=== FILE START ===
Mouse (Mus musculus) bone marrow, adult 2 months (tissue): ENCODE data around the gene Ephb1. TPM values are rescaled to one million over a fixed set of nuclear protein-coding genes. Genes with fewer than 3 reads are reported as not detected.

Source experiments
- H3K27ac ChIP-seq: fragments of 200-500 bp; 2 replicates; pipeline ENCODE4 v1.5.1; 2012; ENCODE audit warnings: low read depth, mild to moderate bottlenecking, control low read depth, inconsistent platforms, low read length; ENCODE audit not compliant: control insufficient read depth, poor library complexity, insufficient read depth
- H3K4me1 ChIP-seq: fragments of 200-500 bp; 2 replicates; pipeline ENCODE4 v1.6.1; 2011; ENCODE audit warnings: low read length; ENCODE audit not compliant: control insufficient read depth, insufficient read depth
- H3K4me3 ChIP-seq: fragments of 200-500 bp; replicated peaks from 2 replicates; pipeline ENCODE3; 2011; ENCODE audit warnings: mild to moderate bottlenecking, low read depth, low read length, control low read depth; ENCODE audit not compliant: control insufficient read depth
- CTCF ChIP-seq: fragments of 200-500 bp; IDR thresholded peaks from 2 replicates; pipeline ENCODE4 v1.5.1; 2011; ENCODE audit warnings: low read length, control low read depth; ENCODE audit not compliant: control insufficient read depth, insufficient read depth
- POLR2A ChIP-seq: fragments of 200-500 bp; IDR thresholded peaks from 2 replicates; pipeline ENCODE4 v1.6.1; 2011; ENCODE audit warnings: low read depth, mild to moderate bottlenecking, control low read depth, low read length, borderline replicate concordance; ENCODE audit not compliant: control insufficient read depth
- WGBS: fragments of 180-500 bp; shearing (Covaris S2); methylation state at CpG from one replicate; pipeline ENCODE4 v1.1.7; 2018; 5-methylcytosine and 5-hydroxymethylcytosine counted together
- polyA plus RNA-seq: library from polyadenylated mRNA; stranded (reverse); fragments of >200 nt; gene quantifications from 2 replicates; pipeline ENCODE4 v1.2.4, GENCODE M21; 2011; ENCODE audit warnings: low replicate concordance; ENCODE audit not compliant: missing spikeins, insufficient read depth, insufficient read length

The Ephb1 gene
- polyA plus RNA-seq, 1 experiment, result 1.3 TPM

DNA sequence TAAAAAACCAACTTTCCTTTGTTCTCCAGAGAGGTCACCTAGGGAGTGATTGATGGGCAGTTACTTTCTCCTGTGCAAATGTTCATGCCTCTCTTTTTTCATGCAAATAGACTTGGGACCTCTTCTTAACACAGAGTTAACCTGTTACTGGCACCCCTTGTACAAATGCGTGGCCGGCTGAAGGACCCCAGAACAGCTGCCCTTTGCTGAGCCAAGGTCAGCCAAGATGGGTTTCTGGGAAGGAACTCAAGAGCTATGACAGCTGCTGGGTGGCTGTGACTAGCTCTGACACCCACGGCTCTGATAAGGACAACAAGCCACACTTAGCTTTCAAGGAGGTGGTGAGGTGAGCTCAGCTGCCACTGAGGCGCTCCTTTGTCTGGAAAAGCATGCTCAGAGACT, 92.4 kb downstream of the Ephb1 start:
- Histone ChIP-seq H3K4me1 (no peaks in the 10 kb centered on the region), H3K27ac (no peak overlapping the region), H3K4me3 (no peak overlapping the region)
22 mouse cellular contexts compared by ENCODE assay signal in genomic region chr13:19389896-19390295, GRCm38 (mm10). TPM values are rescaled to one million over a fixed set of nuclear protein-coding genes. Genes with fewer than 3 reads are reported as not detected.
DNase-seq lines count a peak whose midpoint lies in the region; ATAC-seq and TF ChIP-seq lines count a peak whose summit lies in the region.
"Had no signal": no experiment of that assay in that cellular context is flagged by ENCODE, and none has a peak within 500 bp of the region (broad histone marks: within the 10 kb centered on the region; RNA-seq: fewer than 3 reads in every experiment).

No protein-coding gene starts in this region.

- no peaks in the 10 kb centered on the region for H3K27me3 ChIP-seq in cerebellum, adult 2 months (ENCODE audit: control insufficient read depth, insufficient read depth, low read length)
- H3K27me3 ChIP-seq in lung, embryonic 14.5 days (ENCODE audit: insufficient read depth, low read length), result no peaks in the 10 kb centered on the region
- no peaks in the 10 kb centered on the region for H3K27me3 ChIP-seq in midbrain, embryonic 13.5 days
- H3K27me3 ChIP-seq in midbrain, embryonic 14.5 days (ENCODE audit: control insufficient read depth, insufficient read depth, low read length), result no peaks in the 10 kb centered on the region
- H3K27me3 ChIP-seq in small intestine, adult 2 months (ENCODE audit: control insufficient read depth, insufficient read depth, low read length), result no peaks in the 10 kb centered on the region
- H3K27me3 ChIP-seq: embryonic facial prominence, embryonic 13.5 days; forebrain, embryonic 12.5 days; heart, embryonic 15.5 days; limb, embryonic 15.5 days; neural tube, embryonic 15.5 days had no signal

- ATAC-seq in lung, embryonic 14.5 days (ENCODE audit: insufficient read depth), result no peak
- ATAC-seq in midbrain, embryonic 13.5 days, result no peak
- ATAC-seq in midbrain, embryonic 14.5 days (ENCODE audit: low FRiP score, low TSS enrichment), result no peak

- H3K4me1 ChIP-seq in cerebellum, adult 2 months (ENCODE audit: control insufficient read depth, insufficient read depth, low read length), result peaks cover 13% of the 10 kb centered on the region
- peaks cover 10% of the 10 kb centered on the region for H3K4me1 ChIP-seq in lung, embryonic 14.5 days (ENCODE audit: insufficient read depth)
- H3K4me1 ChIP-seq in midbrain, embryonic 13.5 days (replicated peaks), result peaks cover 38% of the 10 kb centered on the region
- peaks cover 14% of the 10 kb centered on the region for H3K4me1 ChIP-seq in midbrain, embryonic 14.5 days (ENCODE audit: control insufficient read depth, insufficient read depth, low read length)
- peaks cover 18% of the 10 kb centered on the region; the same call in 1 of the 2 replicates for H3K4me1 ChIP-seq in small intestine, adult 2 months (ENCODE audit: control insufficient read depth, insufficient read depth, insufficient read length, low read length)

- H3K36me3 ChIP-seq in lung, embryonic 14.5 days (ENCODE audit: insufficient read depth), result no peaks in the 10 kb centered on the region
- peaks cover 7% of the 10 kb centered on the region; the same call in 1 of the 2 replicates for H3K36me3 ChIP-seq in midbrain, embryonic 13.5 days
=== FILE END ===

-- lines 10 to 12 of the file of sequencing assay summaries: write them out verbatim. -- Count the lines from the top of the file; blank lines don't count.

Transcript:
The Ephb1 gene
- polyA plus RNA-seq, 1 experiment, result 1.3 TPM

DNA sequence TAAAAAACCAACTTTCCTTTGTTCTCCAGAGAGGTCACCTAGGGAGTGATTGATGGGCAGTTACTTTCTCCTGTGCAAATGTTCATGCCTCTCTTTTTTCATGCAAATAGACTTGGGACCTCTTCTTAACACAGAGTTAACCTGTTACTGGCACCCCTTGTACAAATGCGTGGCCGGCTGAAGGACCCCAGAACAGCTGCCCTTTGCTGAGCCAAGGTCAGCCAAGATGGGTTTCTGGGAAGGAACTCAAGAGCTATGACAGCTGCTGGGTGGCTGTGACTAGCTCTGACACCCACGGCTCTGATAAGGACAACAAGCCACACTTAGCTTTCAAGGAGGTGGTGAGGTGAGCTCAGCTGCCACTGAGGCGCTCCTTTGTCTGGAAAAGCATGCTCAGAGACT, 92.4 kb downstream of the Ephb1 start: